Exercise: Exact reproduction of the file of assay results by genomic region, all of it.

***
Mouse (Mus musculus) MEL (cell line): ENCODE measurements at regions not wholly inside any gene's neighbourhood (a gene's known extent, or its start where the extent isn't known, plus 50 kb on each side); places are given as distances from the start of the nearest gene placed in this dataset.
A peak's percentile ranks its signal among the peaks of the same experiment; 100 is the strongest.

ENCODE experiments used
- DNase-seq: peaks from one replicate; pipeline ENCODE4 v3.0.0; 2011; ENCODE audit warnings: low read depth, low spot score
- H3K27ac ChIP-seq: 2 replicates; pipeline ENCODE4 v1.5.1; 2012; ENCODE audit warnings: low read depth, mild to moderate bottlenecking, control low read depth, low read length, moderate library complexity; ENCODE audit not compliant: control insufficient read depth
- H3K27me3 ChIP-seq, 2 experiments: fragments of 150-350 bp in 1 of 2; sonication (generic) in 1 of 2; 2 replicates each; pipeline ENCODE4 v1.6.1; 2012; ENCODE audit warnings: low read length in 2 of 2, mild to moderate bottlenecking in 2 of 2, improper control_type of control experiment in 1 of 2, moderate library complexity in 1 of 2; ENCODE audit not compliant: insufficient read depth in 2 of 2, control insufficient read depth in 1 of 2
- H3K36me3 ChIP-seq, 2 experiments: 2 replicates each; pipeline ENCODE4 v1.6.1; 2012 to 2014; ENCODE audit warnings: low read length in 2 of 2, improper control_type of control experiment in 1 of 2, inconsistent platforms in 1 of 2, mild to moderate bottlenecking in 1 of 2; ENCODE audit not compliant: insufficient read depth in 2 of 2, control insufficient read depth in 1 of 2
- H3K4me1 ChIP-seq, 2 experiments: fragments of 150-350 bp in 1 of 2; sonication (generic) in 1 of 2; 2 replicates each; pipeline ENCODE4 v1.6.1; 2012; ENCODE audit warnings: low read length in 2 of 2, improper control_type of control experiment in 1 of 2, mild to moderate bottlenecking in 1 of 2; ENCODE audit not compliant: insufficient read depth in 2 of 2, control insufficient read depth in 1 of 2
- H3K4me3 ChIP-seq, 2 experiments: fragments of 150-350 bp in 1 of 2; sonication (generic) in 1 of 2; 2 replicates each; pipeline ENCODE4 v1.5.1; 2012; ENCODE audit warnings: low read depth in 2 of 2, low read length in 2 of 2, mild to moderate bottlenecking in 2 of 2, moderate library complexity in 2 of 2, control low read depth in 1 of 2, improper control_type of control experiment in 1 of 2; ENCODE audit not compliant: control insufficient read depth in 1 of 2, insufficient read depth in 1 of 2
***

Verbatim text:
Mouse (Mus musculus) MEL (cell line): ENCODE measurements at regions not wholly inside any gene's neighbourhood (a gene's known extent, or its start where the extent isn't known, plus 50 kb on each side); places are given as distances from the start of the nearest gene placed in this dataset.
A peak's percentile ranks its signal among the peaks of the same experiment; 100 is the strongest.

ENCODE experiments used
- DNase-seq: peaks from one replicate; pipeline ENCODE4 v3.0.0; 2011; ENCODE audit warnings: low read depth, low spot score
- H3K27ac ChIP-seq: 2 replicates; pipeline ENCODE4 v1.5.1; 2012; ENCODE audit warnings: low read depth, mild to moderate bottlenecking, control low read depth, low read length, moderate library complexity; ENCODE audit not compliant: control insufficient read depth
- H3K27me3 ChIP-seq, 2 experiments: fragments of 150-350 bp in 1 of 2; sonication (generic) in 1 of 2; 2 replicates each; pipeline ENCODE4 v1.6.1; 2012; ENCODE audit warnings: low read length in 2 of 2, mild to moderate bottlenecking in 2 of 2, improper control_type of control experiment in 1 of 2, moderate library complexity in 1 of 2; ENCODE audit not compliant: insufficient read depth in 2 of 2, control insufficient read depth in 1 of 2
- H3K36me3 ChIP-seq, 2 experiments: 2 replicates each; pipeline ENCODE4 v1.6.1; 2012 to 2014; ENCODE audit warnings: low read length in 2 of 2, improper control_type of control experiment in 1 of 2, inconsistent platforms in 1 of 2, mild to moderate bottlenecking in 1 of 2; ENCODE audit not compliant: insufficient read depth in 2 of 2, control insufficient read depth in 1 of 2
- H3K4me1 ChIP-seq, 2 experiments: fragments of 150-350 bp in 1 of 2; sonication (generic) in 1 of 2; 2 replicates each; pipeline ENCODE4 v1.6.1; 2012; ENCODE audit warnings: low read length in 2 of 2, improper control_type of control experiment in 1 of 2, mild to moderate bottlenecking in 1 of 2; ENCODE audit not compliant: insufficient read depth in 2 of 2, control insufficient read depth in 1 of 2
- H3K4me3 ChIP-seq, 2 experiments: fragments of 150-350 bp in 1 of 2; sonication (generic) in 1 of 2; 2 replicates each; pipeline ENCODE4 v1.5.1; 2012; ENCODE audit warnings: low read depth in 2 of 2, low read length in 2 of 2, mild to moderate bottlenecking in 2 of 2, moderate library complexity in 2 of 2, control low read depth in 1 of 2, improper control_type of control experiment in 1 of 2; ENCODE audit not compliant: control insufficient read depth in 1 of 2, insufficient read depth in 1 of 2